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Jamie Lawrence


Insights Director

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Twenty emotions and feelings that drive motivation


Sense of autonomy – that the job you’re doing is yours and yours alone, and that while others may have ultimate control over the bigger picture you are the master of your own world

Desire for mastery – a feeling that everything you do, learn and see increases your capabilities, worth and skills as a human feeling. Best encapsulated in a quote by French psychologist Émile Coué de la Châtaigneraie, “Every day and in every way I’m getting better and better.”

Sense of purpose – your actions in the workplace contribute to self-identified reasons for your existence and, by the same taken, you recognise your own purpose in the organisation’s future

Recognition of self-efficacy – you recognise your own skills and – crucially – know how they allow you to do your job more effectively than someone who lacks these skills. Recognition that your employer knows what your skills are and why these make you primed and perfect for the job.

Feelings of familial contribution – everything you do on a daily basis flows into something bigger that ultimately creates a better life for your family. A sense that it’s worth doing your best on every little thing to make sure the familial contribution you make from your job is maximised

Understanding of individual importance – you’re an essential part of the machine, a cog difficult to replace, and your superiors understand you’re an important cog. Douglas Copeland said some people “pretend to be more eccentric than [they] actually are because [they] fear [they] are an interchangeable cog” – you don’t feel the need to act like anything other than who you are, because it’s who you are and what you can do that’s important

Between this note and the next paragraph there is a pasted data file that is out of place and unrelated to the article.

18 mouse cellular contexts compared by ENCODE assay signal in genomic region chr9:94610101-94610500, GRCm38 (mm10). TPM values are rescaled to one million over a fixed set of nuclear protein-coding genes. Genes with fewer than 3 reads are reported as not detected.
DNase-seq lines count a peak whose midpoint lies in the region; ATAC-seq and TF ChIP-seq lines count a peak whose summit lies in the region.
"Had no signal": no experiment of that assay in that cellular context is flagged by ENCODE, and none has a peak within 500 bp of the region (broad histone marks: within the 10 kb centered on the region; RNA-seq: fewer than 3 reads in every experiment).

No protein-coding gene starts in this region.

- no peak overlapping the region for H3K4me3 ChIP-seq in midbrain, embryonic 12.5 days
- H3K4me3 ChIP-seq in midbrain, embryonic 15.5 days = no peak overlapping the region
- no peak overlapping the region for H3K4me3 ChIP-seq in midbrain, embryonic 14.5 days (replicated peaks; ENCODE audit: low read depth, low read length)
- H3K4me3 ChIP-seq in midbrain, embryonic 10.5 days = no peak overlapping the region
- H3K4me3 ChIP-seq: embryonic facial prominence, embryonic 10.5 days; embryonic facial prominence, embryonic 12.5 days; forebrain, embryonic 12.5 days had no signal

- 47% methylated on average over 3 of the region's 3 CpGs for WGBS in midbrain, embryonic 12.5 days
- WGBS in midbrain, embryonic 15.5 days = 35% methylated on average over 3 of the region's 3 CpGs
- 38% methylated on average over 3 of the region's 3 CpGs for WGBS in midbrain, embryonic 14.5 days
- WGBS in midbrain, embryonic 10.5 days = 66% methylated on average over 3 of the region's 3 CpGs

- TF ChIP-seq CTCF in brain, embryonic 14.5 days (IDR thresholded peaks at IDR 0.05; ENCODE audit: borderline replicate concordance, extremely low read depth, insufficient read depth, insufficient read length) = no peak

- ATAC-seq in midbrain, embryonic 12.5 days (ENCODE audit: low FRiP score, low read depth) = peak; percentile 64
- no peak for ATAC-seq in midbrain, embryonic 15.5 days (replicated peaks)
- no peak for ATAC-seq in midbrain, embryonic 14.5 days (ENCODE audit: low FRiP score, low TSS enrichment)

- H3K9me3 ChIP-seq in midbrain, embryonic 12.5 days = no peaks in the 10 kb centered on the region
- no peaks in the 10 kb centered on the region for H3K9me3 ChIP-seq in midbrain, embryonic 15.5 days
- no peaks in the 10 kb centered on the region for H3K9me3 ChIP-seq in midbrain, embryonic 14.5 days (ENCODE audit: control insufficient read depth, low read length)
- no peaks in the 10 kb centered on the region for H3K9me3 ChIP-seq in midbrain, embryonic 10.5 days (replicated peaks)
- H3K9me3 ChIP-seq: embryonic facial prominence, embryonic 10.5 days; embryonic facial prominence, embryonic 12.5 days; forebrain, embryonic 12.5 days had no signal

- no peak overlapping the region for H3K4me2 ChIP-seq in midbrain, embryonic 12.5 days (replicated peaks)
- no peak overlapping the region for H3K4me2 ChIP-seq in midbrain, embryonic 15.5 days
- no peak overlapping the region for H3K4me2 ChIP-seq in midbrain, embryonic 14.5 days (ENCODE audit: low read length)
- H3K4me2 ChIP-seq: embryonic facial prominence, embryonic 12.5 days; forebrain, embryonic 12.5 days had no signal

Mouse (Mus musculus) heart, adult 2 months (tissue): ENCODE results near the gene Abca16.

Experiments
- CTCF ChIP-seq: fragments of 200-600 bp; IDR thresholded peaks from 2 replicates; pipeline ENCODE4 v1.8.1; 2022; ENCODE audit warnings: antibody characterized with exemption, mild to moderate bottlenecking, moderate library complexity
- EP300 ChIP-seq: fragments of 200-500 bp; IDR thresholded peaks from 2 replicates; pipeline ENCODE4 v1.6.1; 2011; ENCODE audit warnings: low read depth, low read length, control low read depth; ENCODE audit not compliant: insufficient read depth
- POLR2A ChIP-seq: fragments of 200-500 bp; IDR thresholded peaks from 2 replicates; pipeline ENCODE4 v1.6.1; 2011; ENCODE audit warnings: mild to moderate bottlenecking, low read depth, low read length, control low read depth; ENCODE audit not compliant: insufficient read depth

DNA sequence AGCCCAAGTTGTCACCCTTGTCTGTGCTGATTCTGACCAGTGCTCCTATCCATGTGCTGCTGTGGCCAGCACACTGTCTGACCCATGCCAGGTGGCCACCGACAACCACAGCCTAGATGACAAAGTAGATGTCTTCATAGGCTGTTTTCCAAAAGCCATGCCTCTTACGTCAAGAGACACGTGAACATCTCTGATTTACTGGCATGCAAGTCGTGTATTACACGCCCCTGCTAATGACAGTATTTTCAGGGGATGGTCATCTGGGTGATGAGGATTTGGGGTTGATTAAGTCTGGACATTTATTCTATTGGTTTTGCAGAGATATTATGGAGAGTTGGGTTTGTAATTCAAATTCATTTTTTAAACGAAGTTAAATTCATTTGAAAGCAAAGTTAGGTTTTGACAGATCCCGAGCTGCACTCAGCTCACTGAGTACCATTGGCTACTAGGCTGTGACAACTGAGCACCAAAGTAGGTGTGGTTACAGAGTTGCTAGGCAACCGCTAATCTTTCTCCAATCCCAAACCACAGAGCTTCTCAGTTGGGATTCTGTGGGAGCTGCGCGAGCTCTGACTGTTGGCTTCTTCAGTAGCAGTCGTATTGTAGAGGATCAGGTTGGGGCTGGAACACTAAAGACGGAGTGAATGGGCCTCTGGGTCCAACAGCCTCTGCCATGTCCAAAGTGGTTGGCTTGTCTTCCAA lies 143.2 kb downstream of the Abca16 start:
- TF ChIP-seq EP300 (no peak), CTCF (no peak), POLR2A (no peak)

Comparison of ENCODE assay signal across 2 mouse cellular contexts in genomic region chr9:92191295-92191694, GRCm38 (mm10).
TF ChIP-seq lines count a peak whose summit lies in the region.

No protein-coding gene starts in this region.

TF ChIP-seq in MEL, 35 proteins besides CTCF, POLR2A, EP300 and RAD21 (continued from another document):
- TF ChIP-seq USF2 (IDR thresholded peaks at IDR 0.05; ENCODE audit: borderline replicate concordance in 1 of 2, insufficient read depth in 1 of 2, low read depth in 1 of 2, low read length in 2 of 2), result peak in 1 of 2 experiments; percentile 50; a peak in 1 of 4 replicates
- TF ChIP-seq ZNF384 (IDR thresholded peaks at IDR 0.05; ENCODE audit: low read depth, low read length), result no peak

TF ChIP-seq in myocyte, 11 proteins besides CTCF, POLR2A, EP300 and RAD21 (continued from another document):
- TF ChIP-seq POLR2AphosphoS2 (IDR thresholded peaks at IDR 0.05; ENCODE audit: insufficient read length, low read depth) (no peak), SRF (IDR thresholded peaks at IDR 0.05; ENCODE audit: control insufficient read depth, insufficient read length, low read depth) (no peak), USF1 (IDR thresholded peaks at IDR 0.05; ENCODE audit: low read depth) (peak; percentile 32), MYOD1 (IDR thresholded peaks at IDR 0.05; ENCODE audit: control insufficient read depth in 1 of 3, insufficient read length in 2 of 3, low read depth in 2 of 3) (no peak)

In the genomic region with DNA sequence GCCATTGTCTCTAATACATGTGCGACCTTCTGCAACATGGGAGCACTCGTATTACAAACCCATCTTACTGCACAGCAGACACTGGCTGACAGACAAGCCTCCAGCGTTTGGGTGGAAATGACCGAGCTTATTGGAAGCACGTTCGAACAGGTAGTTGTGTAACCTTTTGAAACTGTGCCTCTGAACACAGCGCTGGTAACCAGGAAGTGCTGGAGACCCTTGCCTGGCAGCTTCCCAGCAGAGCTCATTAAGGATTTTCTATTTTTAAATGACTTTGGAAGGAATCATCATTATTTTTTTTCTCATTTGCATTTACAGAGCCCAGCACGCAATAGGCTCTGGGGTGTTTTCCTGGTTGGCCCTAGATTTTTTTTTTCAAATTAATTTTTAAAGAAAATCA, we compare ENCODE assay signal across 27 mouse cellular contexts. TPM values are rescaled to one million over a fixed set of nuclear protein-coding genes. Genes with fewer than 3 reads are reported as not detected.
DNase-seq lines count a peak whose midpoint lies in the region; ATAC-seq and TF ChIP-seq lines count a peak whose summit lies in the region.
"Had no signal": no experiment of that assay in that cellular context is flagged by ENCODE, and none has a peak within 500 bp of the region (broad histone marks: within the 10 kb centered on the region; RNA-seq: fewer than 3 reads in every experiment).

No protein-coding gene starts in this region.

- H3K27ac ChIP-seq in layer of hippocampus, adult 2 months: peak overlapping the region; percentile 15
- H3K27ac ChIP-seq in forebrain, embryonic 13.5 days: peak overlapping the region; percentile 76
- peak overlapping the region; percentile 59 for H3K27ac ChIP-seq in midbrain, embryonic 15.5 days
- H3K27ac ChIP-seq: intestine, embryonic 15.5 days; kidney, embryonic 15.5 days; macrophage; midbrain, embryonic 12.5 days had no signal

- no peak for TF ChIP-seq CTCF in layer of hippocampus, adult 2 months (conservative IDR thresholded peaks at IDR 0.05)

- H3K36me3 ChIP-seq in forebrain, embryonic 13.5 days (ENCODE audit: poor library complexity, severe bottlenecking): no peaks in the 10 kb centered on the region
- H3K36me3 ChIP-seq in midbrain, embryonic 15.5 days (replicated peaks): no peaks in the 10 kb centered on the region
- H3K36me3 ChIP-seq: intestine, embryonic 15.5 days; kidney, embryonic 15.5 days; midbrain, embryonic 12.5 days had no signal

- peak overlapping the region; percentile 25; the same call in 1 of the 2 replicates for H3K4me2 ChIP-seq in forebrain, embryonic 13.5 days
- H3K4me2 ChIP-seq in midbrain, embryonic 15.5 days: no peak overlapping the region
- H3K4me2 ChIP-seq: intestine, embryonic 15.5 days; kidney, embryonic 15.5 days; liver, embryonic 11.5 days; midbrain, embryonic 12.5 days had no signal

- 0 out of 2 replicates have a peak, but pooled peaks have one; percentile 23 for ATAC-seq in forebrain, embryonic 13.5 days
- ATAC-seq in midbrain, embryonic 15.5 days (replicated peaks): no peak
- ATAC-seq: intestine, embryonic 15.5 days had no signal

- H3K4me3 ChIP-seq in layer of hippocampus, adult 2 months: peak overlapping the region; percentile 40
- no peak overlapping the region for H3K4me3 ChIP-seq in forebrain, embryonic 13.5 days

Clear sense of impact – understanding where and how your work positively impacts the organisation and how your direct impact helps propel the organisation to success. There’s a clear chain of impact that all starts from your own hand – your client service makes a particular client happy, who then provides a valuable testimonial and re-books, and that testimonial helps the company win another client.

Self-referential appreciation of job meaning – your job is a powerful part of your sense of self and contributes to the overall feeling of confidence, well-being and drive that makes life worth living. The job is not something you do only to pay the rent but something undeniably tied into your physical and emotional self.

Confident of future rewards – incentives are powerful and prospect of future rewards motivate you to be the best you can be today. You’re aware the organisation has a culture of both tangible and intangible rewards and also aware that human beings need both. Work hard today and you’ll be rewarded tomorrow – you know this, the organisation knows this, and the culture reflects this

Reflection of goals and ideas within social desirability – that your ideas, aspirations and goals are seen as socially desirable by other workers, and that you are not battling against a culture, personality or system that intrinsically sees your way of doing things as undesirable.

High internal locus of control – a sense that you can influence the workplace around you and mould your actions, responsibilities and future in a way that aligns with your future goals, desires and needs. A sense that you’re not simply a puppet to help achieve the future financial success and self-improvement of superiors and that you are able to influence them as they can influence you.